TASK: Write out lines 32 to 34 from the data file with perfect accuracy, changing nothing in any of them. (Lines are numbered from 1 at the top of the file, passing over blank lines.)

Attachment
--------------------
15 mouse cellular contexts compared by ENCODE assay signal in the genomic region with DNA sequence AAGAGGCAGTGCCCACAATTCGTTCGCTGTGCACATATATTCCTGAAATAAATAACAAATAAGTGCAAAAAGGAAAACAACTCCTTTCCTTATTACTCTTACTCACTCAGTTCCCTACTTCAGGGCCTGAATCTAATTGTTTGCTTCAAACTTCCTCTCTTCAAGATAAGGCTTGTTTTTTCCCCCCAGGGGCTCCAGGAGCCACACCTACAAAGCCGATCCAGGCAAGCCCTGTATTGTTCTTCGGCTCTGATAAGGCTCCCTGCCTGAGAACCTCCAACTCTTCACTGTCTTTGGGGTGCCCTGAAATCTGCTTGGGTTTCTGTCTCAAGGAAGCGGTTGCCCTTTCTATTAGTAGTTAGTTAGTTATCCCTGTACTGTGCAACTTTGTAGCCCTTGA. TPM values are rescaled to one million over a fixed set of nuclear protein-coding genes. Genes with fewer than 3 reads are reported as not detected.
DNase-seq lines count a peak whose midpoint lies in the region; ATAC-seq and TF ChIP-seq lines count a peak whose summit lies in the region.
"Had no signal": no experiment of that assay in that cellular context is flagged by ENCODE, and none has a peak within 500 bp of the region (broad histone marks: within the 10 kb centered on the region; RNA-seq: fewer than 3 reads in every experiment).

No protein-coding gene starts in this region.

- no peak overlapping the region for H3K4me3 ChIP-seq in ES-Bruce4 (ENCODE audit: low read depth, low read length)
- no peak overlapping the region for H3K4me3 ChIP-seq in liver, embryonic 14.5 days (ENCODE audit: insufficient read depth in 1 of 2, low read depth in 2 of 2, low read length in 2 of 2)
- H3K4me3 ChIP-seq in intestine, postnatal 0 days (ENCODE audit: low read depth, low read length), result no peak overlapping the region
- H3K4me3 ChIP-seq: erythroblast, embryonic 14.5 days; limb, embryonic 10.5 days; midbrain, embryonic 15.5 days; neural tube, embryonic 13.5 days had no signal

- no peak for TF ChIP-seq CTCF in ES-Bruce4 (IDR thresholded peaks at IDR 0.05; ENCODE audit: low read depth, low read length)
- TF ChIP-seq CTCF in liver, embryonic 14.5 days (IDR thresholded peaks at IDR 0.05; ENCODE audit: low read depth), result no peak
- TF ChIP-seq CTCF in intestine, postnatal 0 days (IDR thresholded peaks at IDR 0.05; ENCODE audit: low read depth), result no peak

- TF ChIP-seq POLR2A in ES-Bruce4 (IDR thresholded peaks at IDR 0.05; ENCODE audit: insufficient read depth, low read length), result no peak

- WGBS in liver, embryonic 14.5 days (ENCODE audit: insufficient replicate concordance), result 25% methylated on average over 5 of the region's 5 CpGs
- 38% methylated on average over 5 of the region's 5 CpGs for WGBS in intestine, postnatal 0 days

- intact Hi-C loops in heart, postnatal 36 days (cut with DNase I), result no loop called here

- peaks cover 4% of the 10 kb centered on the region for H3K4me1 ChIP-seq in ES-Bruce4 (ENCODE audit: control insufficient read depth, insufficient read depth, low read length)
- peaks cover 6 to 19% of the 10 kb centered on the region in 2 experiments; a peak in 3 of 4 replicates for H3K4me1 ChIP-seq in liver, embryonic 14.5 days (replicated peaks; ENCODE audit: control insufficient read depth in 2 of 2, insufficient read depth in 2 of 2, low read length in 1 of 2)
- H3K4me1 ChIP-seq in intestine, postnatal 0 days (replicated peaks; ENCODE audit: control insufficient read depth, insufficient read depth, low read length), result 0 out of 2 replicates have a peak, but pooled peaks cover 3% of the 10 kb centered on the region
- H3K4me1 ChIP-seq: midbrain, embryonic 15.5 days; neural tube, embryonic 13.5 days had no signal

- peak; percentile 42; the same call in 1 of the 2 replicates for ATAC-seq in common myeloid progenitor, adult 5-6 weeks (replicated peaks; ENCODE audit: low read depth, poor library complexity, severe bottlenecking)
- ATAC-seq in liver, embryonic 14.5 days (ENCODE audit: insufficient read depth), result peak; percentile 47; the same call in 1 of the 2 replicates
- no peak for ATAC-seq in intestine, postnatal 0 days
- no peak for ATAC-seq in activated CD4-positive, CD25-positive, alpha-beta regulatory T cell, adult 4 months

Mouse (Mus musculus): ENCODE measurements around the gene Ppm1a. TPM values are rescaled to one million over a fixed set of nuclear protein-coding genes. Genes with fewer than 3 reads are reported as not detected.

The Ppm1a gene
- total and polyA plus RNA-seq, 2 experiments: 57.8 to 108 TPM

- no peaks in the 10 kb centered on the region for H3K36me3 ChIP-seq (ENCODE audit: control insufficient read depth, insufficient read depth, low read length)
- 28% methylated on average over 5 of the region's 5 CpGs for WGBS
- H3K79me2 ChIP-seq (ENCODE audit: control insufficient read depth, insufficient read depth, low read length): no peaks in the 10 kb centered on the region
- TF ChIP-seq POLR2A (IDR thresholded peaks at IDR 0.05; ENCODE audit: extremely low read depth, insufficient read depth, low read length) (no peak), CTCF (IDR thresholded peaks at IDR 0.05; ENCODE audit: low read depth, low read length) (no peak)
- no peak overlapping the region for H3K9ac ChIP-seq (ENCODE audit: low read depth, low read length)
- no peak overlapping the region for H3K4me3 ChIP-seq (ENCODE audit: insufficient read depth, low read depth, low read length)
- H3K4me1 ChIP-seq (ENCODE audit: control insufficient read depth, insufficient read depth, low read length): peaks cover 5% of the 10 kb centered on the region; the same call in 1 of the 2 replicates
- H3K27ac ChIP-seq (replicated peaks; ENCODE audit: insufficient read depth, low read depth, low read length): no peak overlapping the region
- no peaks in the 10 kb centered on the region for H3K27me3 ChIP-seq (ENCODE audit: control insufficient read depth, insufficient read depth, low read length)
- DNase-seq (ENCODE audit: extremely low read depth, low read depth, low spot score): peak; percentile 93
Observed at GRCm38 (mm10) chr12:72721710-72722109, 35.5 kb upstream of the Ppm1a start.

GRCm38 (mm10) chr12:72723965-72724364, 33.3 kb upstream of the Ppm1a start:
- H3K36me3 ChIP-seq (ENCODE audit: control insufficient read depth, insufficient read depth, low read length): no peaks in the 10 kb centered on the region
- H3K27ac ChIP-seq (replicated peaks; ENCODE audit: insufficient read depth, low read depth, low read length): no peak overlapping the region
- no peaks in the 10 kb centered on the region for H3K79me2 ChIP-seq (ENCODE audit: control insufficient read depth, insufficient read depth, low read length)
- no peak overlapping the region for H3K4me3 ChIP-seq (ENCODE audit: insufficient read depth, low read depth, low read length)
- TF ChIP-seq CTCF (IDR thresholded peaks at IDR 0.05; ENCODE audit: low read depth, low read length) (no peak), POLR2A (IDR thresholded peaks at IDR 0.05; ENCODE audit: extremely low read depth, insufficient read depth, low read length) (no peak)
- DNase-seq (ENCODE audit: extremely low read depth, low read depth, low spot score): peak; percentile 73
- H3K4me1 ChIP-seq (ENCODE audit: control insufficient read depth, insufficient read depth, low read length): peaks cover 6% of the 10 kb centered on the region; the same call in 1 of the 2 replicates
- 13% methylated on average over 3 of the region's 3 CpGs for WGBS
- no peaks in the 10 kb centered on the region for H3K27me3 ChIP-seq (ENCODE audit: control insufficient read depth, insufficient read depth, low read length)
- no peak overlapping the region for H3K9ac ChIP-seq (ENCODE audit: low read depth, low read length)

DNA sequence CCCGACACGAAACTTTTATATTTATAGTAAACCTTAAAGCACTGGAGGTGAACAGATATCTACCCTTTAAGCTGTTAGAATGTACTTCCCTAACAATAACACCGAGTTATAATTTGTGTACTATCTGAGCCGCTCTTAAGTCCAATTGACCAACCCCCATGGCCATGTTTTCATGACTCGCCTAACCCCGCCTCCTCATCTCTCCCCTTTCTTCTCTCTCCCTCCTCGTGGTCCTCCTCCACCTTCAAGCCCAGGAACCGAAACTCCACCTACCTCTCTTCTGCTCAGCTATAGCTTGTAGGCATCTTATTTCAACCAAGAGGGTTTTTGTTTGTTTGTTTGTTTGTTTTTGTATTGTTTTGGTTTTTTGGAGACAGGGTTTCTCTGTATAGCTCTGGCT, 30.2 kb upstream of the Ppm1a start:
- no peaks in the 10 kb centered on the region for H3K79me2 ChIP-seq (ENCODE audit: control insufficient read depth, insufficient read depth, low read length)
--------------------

- no peak overlapping the region for H3K4me3 ChIP-seq (ENCODE audit: insufficient read depth, low read depth, low read length)
- H3K4me1 ChIP-seq (ENCODE audit: control insufficient read depth, insufficient read depth, low read length): peaks cover 5% of the 10 kb centered on the region; the same call in 1 of the 2 replicates
- H3K27ac ChIP-seq (replicated peaks; ENCODE audit: insufficient read depth, low read depth, low read length): no peak overlapping the region